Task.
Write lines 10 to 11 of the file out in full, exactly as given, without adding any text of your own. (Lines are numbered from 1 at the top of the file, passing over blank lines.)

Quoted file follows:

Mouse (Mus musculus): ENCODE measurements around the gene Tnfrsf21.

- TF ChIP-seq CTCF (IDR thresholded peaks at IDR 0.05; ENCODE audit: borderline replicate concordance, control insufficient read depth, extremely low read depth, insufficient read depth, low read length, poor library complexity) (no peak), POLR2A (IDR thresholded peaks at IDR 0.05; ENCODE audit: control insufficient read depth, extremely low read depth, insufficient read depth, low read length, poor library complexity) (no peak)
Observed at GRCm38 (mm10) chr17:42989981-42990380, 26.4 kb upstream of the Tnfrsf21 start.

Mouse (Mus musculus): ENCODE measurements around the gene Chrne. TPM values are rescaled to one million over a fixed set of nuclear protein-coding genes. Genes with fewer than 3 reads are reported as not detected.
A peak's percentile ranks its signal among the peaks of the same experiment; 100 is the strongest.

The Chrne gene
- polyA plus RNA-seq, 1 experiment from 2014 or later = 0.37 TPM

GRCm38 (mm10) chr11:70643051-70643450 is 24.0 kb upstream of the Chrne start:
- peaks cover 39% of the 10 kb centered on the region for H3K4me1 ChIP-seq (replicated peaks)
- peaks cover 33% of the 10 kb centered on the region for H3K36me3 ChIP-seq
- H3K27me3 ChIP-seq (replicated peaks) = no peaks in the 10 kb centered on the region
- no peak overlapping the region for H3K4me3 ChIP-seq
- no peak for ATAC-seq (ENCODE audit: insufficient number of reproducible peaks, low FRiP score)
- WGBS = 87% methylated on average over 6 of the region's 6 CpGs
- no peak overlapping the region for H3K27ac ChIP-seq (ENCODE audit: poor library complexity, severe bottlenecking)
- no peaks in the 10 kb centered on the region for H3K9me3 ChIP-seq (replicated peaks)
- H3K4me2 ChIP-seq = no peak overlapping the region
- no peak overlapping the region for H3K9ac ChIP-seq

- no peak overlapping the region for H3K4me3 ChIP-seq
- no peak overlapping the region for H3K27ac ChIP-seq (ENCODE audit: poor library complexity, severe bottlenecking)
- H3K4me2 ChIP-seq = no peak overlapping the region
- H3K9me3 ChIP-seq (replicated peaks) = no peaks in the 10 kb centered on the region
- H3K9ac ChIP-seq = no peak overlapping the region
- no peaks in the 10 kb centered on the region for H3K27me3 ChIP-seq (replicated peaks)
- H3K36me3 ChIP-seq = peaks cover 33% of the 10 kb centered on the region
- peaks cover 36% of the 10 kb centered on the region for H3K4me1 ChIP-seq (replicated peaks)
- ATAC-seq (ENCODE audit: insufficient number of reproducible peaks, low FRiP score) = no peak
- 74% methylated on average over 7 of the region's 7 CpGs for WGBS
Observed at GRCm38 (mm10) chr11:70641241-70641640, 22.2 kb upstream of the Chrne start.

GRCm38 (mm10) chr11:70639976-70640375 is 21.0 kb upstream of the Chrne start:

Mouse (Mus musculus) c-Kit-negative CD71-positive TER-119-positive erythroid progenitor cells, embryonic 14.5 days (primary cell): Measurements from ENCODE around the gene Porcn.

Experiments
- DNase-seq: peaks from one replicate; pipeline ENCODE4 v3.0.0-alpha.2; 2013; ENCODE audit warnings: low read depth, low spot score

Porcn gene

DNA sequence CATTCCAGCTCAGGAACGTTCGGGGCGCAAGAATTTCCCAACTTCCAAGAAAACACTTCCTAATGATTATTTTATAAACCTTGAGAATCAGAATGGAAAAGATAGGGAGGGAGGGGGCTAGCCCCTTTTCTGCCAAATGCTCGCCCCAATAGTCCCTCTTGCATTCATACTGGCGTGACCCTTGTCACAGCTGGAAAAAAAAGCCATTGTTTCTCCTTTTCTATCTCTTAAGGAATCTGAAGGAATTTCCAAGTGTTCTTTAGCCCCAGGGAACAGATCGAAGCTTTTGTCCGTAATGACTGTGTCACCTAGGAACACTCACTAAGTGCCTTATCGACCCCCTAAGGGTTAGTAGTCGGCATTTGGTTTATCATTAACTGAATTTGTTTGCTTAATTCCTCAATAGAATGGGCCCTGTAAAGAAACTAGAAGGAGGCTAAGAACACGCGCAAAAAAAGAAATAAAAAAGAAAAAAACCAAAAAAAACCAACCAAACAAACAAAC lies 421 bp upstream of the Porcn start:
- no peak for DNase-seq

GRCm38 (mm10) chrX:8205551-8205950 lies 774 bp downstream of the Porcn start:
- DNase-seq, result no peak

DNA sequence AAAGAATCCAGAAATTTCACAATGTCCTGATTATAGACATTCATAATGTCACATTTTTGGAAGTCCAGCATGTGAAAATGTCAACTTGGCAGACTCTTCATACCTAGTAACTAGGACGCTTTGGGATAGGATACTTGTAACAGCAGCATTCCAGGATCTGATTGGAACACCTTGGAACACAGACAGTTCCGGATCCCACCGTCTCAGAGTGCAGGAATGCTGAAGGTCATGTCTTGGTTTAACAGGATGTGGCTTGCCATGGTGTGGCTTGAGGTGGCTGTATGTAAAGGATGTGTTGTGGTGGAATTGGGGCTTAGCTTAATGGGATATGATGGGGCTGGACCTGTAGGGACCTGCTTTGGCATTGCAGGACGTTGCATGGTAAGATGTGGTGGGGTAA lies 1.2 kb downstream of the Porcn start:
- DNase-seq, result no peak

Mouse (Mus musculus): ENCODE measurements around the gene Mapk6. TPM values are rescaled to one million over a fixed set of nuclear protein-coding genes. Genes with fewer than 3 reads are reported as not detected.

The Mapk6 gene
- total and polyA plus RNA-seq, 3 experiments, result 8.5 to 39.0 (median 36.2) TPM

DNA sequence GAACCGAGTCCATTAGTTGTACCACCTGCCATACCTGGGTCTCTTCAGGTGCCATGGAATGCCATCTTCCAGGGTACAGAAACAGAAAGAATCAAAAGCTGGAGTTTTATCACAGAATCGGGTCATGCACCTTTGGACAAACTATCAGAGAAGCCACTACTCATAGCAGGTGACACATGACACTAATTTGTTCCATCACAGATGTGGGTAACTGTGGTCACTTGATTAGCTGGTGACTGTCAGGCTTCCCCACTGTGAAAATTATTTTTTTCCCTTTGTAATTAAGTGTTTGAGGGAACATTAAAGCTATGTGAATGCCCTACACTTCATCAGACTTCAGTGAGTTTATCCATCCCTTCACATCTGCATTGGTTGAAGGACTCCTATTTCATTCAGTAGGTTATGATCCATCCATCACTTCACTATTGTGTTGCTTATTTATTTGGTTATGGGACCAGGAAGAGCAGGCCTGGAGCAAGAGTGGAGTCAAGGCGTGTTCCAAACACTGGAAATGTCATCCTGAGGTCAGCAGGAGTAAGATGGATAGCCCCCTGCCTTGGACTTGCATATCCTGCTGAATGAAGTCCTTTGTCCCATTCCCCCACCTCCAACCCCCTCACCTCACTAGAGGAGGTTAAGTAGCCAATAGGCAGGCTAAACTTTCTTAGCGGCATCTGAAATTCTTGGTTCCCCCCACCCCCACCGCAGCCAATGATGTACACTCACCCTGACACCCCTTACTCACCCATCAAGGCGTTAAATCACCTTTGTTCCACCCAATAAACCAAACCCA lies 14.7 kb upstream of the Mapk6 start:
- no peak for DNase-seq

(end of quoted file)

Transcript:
- peaks cover 33% of the 10 kb centered on the region for H3K36me3 ChIP-seq
- H3K27me3 ChIP-seq (replicated peaks) = no peaks in the 10 kb centered on the region